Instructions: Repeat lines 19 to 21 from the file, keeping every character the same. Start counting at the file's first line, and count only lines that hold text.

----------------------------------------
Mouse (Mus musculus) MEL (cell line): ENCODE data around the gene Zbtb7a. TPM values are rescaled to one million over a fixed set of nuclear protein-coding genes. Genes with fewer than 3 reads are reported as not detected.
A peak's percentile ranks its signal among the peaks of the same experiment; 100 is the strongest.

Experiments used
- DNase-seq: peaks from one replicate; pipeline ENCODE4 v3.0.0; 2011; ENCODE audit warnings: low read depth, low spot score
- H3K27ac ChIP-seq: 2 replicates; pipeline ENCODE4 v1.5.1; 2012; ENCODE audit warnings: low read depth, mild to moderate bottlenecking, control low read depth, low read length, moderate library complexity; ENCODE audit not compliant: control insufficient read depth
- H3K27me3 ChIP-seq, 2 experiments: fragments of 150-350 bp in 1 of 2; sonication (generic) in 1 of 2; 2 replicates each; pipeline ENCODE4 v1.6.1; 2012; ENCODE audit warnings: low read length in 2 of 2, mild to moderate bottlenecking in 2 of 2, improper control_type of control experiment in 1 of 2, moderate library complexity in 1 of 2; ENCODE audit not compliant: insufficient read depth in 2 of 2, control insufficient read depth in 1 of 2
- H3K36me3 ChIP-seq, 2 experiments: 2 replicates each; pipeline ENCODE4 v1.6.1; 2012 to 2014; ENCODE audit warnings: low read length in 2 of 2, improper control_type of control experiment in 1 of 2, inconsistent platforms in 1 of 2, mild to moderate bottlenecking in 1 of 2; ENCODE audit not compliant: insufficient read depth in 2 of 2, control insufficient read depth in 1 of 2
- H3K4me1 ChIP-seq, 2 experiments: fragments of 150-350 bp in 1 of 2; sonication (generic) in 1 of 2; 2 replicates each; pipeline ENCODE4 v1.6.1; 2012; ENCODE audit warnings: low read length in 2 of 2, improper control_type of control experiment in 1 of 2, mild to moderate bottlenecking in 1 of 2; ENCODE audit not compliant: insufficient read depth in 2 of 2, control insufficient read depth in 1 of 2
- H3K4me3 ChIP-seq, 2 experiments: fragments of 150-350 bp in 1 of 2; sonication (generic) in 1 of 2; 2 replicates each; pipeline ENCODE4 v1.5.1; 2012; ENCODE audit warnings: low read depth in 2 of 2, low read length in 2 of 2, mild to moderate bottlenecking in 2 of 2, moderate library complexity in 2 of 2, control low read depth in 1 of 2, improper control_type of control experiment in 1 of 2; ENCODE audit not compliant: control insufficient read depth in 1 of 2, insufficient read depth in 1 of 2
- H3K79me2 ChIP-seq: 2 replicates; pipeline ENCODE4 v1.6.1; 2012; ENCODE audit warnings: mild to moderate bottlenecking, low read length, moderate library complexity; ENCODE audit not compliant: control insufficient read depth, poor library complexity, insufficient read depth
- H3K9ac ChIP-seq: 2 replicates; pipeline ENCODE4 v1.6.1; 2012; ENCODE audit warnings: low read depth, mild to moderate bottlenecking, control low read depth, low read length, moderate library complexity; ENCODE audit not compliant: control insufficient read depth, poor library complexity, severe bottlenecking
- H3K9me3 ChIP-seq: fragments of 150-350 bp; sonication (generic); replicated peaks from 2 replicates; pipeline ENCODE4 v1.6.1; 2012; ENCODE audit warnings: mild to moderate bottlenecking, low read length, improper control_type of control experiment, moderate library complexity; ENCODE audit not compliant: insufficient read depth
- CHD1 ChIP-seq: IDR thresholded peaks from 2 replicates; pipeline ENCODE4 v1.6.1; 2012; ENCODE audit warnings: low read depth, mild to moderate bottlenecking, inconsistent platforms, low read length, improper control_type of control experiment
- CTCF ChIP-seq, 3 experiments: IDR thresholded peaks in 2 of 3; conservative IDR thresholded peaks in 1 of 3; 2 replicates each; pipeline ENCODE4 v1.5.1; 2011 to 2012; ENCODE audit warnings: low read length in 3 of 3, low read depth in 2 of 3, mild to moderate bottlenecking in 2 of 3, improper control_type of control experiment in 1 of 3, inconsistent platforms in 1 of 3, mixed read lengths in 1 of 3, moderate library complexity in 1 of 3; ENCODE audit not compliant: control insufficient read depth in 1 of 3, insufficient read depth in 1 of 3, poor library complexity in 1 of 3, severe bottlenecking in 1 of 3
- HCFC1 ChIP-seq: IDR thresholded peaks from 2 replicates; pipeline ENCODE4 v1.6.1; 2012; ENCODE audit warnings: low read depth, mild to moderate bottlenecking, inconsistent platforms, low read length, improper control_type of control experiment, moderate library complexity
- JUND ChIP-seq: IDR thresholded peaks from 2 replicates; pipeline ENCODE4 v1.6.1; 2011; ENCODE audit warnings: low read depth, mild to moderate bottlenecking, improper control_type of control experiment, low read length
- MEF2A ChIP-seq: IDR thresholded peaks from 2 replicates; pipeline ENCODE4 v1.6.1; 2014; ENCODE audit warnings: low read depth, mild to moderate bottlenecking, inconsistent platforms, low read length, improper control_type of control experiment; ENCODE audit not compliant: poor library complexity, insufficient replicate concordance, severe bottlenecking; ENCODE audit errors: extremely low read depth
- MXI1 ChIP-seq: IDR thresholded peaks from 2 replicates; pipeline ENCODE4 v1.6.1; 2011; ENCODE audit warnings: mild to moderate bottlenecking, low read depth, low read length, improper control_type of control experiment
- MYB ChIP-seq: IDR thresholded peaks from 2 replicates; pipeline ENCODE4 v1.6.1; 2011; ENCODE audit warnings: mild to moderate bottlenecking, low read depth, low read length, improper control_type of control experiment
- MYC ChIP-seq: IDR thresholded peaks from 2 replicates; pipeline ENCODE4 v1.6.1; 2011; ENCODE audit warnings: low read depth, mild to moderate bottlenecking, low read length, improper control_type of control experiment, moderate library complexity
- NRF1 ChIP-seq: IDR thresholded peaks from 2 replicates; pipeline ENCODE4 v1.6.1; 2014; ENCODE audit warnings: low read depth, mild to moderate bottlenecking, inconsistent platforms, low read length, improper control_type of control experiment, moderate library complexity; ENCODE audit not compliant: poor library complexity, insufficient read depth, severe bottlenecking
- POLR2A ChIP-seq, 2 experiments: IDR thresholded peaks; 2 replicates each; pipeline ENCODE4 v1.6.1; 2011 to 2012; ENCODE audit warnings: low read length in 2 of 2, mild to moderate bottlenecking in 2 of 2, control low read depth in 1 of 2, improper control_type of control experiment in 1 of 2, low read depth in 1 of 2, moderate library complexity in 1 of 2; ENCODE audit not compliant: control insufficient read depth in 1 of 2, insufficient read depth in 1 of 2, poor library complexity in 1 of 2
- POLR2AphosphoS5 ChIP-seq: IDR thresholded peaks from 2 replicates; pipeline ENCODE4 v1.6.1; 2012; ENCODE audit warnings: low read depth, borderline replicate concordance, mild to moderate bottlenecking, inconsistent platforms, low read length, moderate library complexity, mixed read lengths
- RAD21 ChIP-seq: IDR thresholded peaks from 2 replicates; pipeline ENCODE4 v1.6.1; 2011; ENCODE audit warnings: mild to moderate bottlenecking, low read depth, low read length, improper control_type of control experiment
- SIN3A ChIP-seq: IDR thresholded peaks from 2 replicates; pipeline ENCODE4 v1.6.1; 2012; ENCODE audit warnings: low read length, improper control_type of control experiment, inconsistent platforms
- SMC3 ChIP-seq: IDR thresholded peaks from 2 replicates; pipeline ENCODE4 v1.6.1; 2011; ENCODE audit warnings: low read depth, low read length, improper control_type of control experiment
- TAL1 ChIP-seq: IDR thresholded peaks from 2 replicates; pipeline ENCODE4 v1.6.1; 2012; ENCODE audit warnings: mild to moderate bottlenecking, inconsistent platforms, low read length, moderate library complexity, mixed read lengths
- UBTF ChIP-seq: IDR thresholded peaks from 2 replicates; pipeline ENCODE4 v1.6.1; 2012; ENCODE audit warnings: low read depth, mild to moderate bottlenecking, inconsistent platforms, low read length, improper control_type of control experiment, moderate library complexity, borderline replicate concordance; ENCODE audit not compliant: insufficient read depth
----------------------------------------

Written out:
- MYB ChIP-seq: IDR thresholded peaks from 2 replicates; pipeline ENCODE4 v1.6.1; 2011; ENCODE audit warnings: mild to moderate bottlenecking, low read depth, low read length, improper control_type of control experiment
- MYC ChIP-seq: IDR thresholded peaks from 2 replicates; pipeline ENCODE4 v1.6.1; 2011; ENCODE audit warnings: low read depth, mild to moderate bottlenecking, low read length, improper control_type of control experiment, moderate library complexity
- NRF1 ChIP-seq: IDR thresholded peaks from 2 replicates; pipeline ENCODE4 v1.6.1; 2014; ENCODE audit warnings: low read depth, mild to moderate bottlenecking, inconsistent platforms, low read length, improper control_type of control experiment, moderate library complexity; ENCODE audit not compliant: poor library complexity, insufficient read depth, severe bottlenecking